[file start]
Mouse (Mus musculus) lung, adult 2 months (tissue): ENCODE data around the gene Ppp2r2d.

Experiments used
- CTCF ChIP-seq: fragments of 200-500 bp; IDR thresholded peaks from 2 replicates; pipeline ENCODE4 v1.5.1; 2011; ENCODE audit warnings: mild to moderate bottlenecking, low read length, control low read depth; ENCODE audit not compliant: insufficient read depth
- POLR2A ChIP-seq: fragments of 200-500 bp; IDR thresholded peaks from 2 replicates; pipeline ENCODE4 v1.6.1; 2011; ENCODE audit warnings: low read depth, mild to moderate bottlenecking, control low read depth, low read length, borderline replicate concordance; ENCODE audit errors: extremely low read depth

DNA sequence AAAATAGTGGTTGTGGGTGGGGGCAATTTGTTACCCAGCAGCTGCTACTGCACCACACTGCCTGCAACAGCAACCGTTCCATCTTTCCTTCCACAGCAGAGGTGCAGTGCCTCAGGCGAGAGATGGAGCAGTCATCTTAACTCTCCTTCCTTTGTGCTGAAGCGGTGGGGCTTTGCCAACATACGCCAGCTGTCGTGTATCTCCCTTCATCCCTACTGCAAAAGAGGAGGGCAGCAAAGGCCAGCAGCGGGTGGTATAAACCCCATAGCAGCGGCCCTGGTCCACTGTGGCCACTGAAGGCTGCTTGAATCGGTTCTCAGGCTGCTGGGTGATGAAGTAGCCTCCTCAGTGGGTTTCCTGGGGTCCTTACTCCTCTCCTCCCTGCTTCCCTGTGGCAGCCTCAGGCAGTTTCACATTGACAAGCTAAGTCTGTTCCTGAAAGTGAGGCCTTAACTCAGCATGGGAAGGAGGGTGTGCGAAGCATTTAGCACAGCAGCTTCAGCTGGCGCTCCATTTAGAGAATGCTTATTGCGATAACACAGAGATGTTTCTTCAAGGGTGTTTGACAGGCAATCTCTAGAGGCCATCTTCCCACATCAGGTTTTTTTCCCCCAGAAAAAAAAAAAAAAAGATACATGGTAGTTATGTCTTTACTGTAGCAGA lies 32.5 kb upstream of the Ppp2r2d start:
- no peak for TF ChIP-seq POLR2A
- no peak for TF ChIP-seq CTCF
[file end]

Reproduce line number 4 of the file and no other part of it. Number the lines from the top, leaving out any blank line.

- POLR2A ChIP-seq: fragments of 200-500 bp; IDR thresholded peaks from 2 replicates; pipeline ENCODE4 v1.6.1; 2011; ENCODE audit warnings: low read depth, mild to moderate bottlenecking, control low read depth, low read length, borderline replicate concordance; ENCODE audit errors: extremely low read depth